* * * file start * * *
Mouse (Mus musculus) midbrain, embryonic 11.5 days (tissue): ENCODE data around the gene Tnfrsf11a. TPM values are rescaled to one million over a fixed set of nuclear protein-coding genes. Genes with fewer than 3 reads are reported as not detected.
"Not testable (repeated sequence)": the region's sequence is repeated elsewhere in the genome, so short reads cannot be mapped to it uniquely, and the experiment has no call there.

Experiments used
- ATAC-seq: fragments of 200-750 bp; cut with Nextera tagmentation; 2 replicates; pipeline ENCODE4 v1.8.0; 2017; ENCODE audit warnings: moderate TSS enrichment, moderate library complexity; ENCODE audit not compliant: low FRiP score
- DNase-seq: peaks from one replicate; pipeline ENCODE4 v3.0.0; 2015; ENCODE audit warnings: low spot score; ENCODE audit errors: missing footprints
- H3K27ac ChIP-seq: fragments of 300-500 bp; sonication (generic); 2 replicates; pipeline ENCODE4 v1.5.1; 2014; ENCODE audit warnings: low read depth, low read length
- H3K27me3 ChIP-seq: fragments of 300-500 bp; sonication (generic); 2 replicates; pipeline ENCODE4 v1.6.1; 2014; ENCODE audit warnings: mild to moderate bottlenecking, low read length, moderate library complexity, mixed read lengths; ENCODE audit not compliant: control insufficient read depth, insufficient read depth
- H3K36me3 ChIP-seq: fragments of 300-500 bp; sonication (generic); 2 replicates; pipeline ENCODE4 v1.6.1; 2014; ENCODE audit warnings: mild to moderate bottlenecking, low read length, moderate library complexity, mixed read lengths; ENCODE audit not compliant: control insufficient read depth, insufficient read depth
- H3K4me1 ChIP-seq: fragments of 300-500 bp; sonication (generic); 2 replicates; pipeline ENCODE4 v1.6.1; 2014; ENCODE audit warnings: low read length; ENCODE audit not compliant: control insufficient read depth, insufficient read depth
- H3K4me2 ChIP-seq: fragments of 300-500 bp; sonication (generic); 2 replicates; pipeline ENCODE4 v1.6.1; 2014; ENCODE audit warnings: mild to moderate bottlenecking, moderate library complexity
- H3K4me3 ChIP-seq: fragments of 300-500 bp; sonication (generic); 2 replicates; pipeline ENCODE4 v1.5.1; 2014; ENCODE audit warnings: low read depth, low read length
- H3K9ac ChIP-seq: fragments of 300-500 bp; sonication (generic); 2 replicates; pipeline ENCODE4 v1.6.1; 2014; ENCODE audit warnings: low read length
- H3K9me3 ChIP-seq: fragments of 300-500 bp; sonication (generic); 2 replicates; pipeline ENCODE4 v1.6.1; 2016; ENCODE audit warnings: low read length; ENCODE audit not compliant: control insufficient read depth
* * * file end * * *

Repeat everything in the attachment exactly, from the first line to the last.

Mouse (Mus musculus) midbrain, embryonic 11.5 days (tissue): ENCODE data around the gene Tnfrsf11a. TPM values are rescaled to one million over a fixed set of nuclear protein-coding genes. Genes with fewer than 3 reads are reported as not detected.
"Not testable (repeated sequence)": the region's sequence is repeated elsewhere in the genome, so short reads cannot be mapped to it uniquely, and the experiment has no call there.

Experiments used
- ATAC-seq: fragments of 200-750 bp; cut with Nextera tagmentation; 2 replicates; pipeline ENCODE4 v1.8.0; 2017; ENCODE audit warnings: moderate TSS enrichment, moderate library complexity; ENCODE audit not compliant: low FRiP score
- DNase-seq: peaks from one replicate; pipeline ENCODE4 v3.0.0; 2015; ENCODE audit warnings: low spot score; ENCODE audit errors: missing footprints
- H3K27ac ChIP-seq: fragments of 300-500 bp; sonication (generic); 2 replicates; pipeline ENCODE4 v1.5.1; 2014; ENCODE audit warnings: low read depth, low read length
- H3K27me3 ChIP-seq: fragments of 300-500 bp; sonication (generic); 2 replicates; pipeline ENCODE4 v1.6.1; 2014; ENCODE audit warnings: mild to moderate bottlenecking, low read length, moderate library complexity, mixed read lengths; ENCODE audit not compliant: control insufficient read depth, insufficient read depth
- H3K36me3 ChIP-seq: fragments of 300-500 bp; sonication (generic); 2 replicates; pipeline ENCODE4 v1.6.1; 2014; ENCODE audit warnings: mild to moderate bottlenecking, low read length, moderate library complexity, mixed read lengths; ENCODE audit not compliant: control insufficient read depth, insufficient read depth
- H3K4me1 ChIP-seq: fragments of 300-500 bp; sonication (generic); 2 replicates; pipeline ENCODE4 v1.6.1; 2014; ENCODE audit warnings: low read length; ENCODE audit not compliant: control insufficient read depth, insufficient read depth
- H3K4me2 ChIP-seq: fragments of 300-500 bp; sonication (generic); 2 replicates; pipeline ENCODE4 v1.6.1; 2014; ENCODE audit warnings: mild to moderate bottlenecking, moderate library complexity
- H3K4me3 ChIP-seq: fragments of 300-500 bp; sonication (generic); 2 replicates; pipeline ENCODE4 v1.5.1; 2014; ENCODE audit warnings: low read depth, low read length
- H3K9ac ChIP-seq: fragments of 300-500 bp; sonication (generic); 2 replicates; pipeline ENCODE4 v1.6.1; 2014; ENCODE audit warnings: low read length
- H3K9me3 ChIP-seq: fragments of 300-500 bp; sonication (generic); 2 replicates; pipeline ENCODE4 v1.6.1; 2016; ENCODE audit warnings: low read length; ENCODE audit not compliant: control insufficient read depth